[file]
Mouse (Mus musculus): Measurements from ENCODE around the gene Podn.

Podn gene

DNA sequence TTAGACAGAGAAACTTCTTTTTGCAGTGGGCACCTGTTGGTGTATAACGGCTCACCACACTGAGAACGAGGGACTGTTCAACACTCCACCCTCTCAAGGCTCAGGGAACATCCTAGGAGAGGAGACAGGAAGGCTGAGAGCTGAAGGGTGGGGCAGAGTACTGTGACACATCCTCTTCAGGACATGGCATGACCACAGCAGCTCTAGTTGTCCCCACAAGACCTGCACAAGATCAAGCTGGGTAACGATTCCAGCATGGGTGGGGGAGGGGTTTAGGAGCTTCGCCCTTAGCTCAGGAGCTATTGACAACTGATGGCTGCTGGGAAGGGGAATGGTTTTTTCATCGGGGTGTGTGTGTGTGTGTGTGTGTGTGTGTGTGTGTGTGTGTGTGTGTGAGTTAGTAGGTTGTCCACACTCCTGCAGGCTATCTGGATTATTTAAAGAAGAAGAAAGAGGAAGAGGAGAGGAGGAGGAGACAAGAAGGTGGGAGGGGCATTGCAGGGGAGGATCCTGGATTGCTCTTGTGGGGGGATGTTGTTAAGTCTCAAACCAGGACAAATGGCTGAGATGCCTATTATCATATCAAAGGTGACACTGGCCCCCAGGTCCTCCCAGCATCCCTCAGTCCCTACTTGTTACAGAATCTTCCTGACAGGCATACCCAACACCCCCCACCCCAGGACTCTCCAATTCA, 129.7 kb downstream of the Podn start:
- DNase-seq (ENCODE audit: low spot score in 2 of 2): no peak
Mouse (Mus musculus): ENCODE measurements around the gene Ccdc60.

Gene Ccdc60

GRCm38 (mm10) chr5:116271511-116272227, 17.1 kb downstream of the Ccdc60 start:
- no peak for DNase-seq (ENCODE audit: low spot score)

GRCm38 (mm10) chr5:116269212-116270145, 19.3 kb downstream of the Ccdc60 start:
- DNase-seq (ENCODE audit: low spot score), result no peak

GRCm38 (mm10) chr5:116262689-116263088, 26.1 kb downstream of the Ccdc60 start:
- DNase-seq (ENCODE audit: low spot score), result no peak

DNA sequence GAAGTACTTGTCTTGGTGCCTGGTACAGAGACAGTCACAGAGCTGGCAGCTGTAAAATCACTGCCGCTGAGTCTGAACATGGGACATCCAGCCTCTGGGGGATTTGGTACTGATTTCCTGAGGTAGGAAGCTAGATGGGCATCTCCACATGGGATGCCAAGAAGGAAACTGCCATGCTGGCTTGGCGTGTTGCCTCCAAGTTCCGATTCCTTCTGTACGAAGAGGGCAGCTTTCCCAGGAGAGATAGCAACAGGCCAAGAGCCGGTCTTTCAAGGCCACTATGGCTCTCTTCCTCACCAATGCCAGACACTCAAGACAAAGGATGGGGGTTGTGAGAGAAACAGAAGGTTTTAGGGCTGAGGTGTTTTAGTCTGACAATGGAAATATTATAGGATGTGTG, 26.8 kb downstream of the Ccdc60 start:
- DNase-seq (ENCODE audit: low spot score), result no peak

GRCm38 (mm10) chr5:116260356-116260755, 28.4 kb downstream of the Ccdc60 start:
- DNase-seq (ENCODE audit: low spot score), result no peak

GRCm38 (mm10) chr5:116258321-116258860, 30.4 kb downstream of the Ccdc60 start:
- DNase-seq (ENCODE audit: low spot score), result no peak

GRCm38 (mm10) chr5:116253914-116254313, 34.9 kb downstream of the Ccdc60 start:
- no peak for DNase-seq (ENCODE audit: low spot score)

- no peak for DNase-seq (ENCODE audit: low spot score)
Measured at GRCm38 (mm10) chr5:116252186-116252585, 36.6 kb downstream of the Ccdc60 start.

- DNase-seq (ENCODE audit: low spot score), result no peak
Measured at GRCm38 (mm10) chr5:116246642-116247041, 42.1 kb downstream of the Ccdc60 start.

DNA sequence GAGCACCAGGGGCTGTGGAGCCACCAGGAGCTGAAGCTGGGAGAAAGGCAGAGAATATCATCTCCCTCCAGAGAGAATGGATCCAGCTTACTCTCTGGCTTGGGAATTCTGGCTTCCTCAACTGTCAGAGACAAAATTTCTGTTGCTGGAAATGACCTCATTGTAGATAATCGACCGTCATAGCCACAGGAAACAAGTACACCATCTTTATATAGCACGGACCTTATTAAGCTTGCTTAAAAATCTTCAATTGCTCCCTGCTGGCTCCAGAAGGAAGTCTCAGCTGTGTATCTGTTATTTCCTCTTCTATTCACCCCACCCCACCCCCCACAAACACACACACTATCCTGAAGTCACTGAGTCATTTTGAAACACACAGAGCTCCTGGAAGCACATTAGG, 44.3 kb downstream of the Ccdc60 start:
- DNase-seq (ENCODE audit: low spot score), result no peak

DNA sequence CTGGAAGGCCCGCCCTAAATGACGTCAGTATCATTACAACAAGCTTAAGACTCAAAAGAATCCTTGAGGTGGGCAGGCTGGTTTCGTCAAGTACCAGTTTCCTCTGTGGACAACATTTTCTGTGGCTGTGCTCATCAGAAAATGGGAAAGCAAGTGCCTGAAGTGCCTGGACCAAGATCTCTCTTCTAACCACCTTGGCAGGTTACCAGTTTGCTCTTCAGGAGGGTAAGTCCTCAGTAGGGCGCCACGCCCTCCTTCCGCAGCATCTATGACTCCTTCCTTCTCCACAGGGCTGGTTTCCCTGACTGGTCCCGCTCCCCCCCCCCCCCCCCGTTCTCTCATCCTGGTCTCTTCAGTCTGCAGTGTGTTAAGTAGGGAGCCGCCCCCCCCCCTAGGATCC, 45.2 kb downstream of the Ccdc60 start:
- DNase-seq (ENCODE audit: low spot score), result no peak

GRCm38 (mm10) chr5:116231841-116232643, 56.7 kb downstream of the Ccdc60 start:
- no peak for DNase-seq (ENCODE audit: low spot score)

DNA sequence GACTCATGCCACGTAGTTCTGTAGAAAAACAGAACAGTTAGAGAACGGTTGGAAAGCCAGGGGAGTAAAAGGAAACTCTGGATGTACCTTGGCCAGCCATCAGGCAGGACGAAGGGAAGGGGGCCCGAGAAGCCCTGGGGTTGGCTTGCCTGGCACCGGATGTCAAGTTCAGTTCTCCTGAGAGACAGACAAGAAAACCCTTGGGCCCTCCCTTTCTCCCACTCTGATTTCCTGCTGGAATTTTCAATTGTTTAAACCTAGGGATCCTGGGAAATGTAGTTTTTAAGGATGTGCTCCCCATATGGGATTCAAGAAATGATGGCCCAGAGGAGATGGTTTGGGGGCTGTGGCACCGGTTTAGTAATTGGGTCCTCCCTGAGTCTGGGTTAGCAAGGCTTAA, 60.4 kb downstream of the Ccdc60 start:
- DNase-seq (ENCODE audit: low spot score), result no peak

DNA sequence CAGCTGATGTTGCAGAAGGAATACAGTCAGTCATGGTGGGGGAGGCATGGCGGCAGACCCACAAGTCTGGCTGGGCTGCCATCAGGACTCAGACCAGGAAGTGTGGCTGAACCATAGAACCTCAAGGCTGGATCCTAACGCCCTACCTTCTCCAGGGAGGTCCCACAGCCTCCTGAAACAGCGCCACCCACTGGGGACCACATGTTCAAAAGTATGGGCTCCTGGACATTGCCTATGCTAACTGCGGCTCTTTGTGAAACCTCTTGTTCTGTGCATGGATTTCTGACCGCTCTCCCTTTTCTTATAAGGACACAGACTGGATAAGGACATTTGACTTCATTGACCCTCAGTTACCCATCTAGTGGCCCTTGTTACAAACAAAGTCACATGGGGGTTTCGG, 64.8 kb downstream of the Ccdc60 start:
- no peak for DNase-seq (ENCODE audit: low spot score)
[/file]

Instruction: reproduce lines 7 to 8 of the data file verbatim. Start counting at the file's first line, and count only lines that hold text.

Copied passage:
GRCm38 (mm10) chr5:116271511-116272227, 17.1 kb downstream of the Ccdc60 start:
- no peak for DNase-seq (ENCODE audit: low spot score)